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A Potter's Moll: The Train Takes The Strain

…There was a lively, noisy party of Poles with two yappy dogs in pet-carriers, there was a magnificent kilted Scot, a very jolly old lady in a wheel chair. You do see life, I thought as I sat next to a young man who was reading about the Punic Wars and opposite a young woman who was studying The Complete Handbook of Clinical Medicine…

Liz Robison observes, and for the most part enjoys, both scenery and passengers on a series of train journeys, though she concludes “I do hate to be forced to listen to one half of mobile phone calls. As Old Amos, the cartoon character in The Dalesman magazine says: ‘Some folk don’t have much to say but tha’s to listen to them a long time to find out!’’’

Do read more of Liz’s appetising columns by click on A Potter’s Moll in the menu on this page. And visit the Web site of Liz’s husband, internationally-renowned potter Jim Robison http://www.jimrobison.co.uk/

‘Let the train take the strain.’ Do you remember that old British Rail advert? Well, this last weekend, I decided to do just that. My husband, Jim, is away at an annual ceramics conference in Louisville, Kentucky. He’s away for two weeks as he also takes the opportunity to visit his mother and other family in Independence, Missouri.

So, I’m a pottery widow for a while. Knowing we have very reliable help in our Gallery on Saturday and Sunday, I decided to take the chance to go away for a weekend, by train, to visit my brother who lives at Moreton in Marsh, in the Cotswolds, knowing that there is a railway station in that town.

It was an adventure! I had to change three times in each direction, but every train was bang on time and I enjoyed the freedom to sit and relax and watch the country go by. It’s years since I made such a journey, so here are some observations, both positive and negative.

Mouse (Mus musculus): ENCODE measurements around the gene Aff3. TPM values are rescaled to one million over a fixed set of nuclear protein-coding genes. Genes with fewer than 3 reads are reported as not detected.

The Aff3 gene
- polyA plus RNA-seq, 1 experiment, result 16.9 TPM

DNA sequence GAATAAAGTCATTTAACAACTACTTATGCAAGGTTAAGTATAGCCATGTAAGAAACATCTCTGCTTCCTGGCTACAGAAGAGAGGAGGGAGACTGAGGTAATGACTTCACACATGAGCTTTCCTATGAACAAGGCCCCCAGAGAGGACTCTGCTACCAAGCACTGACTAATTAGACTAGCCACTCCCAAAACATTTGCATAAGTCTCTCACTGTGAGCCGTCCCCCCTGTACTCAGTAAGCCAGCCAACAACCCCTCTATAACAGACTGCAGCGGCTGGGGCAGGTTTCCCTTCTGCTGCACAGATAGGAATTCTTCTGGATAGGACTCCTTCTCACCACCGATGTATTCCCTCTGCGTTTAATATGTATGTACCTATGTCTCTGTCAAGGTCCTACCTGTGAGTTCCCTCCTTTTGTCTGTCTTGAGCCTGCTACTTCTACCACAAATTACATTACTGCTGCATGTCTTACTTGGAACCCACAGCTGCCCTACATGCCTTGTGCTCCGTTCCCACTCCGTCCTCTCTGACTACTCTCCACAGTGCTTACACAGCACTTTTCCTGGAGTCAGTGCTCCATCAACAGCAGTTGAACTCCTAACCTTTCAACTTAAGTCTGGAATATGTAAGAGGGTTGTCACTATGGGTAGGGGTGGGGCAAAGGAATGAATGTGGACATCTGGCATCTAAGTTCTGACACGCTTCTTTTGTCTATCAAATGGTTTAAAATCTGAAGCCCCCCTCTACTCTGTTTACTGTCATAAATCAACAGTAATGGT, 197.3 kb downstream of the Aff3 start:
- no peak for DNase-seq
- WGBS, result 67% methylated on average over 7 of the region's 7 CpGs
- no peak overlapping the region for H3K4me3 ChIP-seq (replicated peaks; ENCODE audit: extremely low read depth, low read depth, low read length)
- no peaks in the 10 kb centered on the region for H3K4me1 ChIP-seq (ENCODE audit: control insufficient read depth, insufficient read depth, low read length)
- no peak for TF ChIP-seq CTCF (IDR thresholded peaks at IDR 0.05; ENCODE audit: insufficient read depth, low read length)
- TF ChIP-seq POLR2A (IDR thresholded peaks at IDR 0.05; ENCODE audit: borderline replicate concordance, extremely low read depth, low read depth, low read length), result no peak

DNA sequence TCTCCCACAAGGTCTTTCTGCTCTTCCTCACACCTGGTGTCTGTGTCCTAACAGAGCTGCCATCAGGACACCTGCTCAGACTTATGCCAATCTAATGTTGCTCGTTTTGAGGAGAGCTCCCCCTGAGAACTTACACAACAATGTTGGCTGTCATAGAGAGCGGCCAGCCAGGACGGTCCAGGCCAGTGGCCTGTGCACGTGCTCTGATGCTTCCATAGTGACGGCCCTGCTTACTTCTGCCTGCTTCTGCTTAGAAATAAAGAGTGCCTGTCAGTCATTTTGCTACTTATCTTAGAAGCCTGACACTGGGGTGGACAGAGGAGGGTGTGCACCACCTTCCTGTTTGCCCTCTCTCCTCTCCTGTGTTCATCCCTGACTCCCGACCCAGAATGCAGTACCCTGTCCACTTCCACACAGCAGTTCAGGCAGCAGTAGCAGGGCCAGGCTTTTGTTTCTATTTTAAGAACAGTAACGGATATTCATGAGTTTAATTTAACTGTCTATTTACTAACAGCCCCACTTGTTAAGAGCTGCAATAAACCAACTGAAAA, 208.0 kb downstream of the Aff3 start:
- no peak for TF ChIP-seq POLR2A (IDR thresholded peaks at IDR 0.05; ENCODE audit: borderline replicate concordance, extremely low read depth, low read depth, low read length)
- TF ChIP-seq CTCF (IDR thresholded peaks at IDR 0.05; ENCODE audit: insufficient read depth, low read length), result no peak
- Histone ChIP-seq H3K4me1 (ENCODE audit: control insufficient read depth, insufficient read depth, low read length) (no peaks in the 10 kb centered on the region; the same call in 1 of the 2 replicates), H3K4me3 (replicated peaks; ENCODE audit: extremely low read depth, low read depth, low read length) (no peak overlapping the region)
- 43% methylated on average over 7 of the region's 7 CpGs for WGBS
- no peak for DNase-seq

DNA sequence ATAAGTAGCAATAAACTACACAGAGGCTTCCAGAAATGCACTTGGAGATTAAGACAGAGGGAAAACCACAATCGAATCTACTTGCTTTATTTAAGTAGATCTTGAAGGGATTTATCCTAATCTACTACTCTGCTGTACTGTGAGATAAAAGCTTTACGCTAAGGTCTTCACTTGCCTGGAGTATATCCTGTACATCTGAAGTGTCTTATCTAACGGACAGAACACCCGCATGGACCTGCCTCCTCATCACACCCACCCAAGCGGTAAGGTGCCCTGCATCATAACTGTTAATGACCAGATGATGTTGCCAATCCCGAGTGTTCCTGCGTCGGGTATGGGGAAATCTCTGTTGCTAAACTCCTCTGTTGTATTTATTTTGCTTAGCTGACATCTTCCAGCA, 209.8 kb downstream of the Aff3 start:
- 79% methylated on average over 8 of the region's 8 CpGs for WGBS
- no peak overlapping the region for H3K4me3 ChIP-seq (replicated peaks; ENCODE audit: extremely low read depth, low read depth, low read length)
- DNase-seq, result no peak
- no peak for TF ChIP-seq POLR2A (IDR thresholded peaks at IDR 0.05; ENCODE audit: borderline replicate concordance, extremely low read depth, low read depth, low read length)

I noticed the Tesco-isation of Britain and the terrible congestion on major roads we crossed or travelled alongside. I also realised how many trees had been uprooted in the recent storms. You can’t help seeing the squalor and dereliction alongside many railway areas, especially in big cities, as you pass scrap yards, builders’ yards, workshops and depots, but the overall impression I have is of the amazing vision of the 19th century railway builders and the legacy of that in the architecture of stations, bridges, viaducts and tunnels.

I enjoyed the way our relationship with the landscape changed according to whether we were at ground level or up above looking down on five-storey mills or warehouses. As the sun was shining, water in the landscape was especially noticeable and I appreciated the views of rivers, canals, lakes and reservoirs as well as areas of standing floodwater in many fields, As always, I love the ‘rightness’ of rural landscapes where the church tower or steeple is the tallest edifice.

There were bright splashes of daffodils as we sped along and once a quick panorama of several teams of school kids playing football in red shirts. As we travelled further south the countryside was definitely beginning to ‘green up’ with willows looking verdant and hedgerows showing signs of hawthorn blossom.

As we passed a mobile phone mast masquerading as a tree, my attention turned to the inside of the train. On the outward journey I chose a Quiet Zone coach – it was amusing that two people who did talk on mobile phones did so very quietly for a change.

There was a lively, noisy party of Poles with two yappy dogs in pet-carriers, there was a magnificent kilted Scot, a very jolly old lady in a wheel chair. You do see life, I thought as I sat next to a young man who was reading about the Punic Wars and opposite a young woman who was studying The Complete Handbook of Clinical Medicine. They’re not all completely grown up though: the student across the aisle was sucking her thumb and stroking a furry monkey for most of the journey from Hereford to Manchester.

Altogether a very enjoyable jaunt, though I do hate to be forced to listen to one half of mobile phone calls. As Old Amos, the cartoon character in The Dalesman magazine says: ‘Some folk don’t have much to say but tha’s to listen to them a long time to find out!’

*

The Welsh Society St David’s Day dinner and choir entertainment was a huge success. I’ll end this column with a story that went down well with the audience there.

A well-known orchestra was going on a Gala concert tour of Europe. Unfortunately the conductor fell ill just before they left. The orchestra manager decided to use one of the percussionists as a stand-in and he conducted concerts in several cities. Just before the final concert in Vienna there came news that the famous conductor was better and he would fly out to conduct the final concert. The percussionist was thanked and returned to his place at the back of the orchestra. One of his fellow percussionists looked up and said: ‘Hello, where have you been?’

More from me in a fortnight.

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